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Safety/Irony Alert. CNBC (December 25): Your new home security system may be an open invitation to hackers to make you, and perhaps many others, unsafe.” -- CW

New York Times: "Prehistoric humans — perhaps Neanderthals or another lost species — occupied what is now California some 130,000 years ago, a team of scientists reported on Wednesday. The bold and fiercely disputed claim, published in the journal Nature, is based on a study of mastodon bones discovered near San Diego. If the scientists are right, they would significantly alter our understanding of how humans spread around the planet." -- CW 

If you're curious as to how realistic the New York City apartments of TV sitcom characters are -- in terms of what the characters could reasonably afford -- the Washington Post checks out several of the hovels & dream rentals of a number of shows. Kinda fun. CW: My husband & I (he paid the rent) had a fairly spacious two-bedroom with a galley kitchen (dishwasher included!) & dining room plus teensy closets on Washington Square in the 1980s & '90s. NYU owned the building & helped considerably with the rent.

Politico: "Comedian Hasan Minhaj will be this year's entertainer for the White House Correspondents' Dinner later this month, the association's president announced on Tuesday. Minhaj is a stand up comedian and senior correspondent on 'The Daily Show,' where he has performed caustic bits on ... Donald Trump, liberals and others in between. Minhaj has Washington experience already, having performed as host of last year's Radio and Television Correspondents' Association Dinner." -- CW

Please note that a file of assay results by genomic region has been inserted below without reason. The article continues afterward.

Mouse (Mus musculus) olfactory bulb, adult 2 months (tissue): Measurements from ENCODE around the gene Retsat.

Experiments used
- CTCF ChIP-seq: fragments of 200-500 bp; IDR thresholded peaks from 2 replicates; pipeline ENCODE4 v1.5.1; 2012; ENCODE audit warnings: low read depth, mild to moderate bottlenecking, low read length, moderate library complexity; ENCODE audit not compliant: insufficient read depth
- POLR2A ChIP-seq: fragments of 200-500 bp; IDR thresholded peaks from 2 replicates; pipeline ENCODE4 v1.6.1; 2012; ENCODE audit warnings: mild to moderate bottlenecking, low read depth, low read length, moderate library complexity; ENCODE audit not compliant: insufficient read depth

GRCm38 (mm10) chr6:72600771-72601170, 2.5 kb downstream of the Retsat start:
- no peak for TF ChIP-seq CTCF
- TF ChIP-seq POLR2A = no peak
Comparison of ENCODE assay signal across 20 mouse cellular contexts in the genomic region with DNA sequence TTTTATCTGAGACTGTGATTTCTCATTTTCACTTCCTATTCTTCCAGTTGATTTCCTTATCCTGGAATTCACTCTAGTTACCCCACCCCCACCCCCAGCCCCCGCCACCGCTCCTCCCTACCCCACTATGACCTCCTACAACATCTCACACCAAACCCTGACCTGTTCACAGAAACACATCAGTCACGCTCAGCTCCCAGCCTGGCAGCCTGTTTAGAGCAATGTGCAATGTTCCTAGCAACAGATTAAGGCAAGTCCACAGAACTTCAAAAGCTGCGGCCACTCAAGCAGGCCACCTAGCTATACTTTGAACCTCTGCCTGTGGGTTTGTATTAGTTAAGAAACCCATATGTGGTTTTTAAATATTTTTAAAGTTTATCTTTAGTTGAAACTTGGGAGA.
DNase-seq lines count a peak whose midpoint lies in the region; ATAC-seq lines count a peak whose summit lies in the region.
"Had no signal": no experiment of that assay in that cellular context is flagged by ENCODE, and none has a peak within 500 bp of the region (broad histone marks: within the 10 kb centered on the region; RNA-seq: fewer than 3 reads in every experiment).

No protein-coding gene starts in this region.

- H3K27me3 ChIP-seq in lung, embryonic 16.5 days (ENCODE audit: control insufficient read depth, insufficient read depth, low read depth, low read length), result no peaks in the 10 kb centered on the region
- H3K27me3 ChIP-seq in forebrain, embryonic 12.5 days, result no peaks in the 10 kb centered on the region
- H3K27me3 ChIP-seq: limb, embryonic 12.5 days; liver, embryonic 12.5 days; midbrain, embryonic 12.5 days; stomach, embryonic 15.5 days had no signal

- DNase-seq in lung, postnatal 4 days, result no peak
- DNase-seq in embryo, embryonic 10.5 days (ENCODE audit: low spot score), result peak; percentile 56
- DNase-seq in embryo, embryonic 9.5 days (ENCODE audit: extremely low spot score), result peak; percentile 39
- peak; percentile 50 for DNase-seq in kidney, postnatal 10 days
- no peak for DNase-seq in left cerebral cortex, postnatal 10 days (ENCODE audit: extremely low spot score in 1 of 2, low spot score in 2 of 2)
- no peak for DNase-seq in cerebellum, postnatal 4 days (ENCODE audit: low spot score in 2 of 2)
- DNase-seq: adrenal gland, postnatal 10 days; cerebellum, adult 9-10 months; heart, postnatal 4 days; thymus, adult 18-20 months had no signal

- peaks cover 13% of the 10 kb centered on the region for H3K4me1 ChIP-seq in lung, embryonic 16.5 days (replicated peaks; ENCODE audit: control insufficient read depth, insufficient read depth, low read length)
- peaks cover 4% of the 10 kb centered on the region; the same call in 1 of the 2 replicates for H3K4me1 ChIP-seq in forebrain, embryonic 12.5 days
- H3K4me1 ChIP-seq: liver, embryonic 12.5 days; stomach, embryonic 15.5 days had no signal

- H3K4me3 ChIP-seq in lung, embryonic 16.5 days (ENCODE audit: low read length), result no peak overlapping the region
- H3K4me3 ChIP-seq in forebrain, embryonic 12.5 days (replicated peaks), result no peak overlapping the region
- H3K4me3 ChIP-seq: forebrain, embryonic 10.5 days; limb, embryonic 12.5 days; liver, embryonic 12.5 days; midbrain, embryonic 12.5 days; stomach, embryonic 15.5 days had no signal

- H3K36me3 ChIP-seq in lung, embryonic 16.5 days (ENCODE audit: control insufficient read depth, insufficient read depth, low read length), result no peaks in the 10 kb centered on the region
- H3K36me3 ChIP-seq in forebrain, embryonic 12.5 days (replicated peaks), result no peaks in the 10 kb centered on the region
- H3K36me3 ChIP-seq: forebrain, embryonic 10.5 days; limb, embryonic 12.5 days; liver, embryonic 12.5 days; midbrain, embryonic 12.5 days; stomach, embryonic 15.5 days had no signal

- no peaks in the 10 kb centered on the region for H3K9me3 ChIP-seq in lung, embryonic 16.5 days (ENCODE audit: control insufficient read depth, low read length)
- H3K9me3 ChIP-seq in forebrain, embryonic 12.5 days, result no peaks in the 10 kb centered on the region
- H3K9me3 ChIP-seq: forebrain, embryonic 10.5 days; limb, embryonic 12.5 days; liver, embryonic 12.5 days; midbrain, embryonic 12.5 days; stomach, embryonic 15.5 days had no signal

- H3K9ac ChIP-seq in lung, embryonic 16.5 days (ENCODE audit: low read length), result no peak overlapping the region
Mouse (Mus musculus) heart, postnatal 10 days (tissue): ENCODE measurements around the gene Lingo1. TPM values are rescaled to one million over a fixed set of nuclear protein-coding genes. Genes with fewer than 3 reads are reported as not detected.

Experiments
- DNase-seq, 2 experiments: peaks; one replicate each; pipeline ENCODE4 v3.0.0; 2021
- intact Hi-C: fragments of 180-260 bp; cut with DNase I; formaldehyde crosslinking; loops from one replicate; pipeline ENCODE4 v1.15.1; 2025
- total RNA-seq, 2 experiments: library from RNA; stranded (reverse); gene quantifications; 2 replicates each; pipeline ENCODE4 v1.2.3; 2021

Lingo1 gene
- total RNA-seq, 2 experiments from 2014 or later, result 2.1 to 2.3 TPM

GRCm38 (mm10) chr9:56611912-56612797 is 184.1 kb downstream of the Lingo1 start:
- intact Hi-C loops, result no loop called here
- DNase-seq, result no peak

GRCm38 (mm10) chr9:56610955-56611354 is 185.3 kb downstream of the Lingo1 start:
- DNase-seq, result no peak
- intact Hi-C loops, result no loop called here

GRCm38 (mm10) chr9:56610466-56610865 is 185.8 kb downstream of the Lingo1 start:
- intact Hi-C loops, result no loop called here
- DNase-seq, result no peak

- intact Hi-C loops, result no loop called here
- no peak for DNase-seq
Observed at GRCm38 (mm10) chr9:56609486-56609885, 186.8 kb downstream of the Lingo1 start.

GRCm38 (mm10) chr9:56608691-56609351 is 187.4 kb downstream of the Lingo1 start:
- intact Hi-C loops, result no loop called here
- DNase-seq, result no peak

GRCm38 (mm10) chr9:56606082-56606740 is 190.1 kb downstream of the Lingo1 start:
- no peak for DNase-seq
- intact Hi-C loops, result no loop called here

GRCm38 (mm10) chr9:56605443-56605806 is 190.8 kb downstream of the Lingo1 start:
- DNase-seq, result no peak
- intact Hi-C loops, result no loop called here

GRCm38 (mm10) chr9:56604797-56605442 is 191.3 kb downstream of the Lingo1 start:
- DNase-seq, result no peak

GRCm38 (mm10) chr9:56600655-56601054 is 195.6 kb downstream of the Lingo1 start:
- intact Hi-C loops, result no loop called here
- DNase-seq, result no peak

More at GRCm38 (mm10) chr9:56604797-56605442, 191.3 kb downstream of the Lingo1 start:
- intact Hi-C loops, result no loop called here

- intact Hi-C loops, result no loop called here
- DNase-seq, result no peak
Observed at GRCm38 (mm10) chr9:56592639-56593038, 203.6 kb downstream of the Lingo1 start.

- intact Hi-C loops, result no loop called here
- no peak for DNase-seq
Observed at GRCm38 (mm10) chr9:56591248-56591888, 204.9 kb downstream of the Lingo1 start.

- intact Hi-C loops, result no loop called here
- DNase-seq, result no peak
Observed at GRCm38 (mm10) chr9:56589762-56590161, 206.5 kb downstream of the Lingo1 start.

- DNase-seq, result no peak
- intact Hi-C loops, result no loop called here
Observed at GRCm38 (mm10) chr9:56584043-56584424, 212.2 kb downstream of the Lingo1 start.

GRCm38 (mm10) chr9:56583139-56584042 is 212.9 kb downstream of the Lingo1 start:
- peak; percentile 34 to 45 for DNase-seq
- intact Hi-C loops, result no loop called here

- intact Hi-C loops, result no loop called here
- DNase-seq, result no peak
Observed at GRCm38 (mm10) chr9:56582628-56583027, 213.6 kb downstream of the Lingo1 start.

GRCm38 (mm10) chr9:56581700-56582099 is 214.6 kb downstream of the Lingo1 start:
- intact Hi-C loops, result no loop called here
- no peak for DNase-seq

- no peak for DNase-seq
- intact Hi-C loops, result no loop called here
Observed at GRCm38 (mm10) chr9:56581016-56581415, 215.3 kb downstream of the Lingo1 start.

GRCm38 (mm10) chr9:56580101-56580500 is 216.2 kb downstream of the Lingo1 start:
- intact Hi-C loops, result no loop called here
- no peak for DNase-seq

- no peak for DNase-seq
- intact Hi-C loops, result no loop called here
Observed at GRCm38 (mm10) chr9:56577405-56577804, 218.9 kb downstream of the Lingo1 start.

AFP: "After months of uncertainty and controversy, Bob Dylan finally accepted the 2016 Nobel Prize in literature at a jovial, champagne-laced ceremony on Saturday, [April 1,] the Swedish Academy announced. The academy, which awards the coveted prize, ended prolonged speculation as to whether the 75-year-old troubadour would use a concert stopover in Stockholm to accept the gold medal and diploma awarded to him back in October." -- CW 

 


The Hill: "Arnold Schwarzeneggar says his first season as host of NBC's 'Celebrity Apprentice' is also his last. In remarks Friday, the former California governor cited President Trump, who has repeatedly mocked the ratings of his reality TV replacement, as his reason. 'Even if asked [to do it again] I would decline,' Schwarzenegger told Empire magazine.... 'With Trump being involved in the show people have a bad taste and don’t want to participate as a spectator or sponsor or in any other way support the show. It’s a very divisive period right now and I think the show got caught up in all that division.'" -- CW 

New York Times: "Penguin Random House will publish coming books by former President Barack Obama and the former first lady Michelle Obama, the publishing company announced Tuesday night, concluding a heated auction among multiple publishers. The terms of the agreement were not disclosed, but publishing industry executives with knowledge of the bidding process said it probably stretched well into eight figures." -- CW ...

Guardian: A statement by the Academy of Motion Pictures said "that PwC – formerly Price Waterhouse Coopers, the accounting firm that has been used by the Academy to handle the voting process for 83 years – had taken full responsibility for 'breaches of established protocols' that led to the error.... On Monday afternoon, the Wall Street Journal reported that ... Brian Cullinan, one of two accountants whose job it was to hand out the winners’ envelopes..., had tweeted a behind-the-scenes photo of [best female actor winner Emma] Stone holding her statuette. The tweet, sent moments before the best picture announcement, raised the question of whether the accountant was distracted, handing Beatty the duplicate envelope." -- CW ...

... Actually, No, It Was Donald Trump's Fault. The Hill: "President Trump is calling Sunday’s Oscar ceremony 'sad,' saying the awards show was 'focused so hard on politics' it led to the epic mix-up over the best picture winner. 'I think they were focused so hard on politics that they didn’t get the act together at the end,' Trump said Monday in an interview with Breitbart News." CW: Because everything is about Drumpf.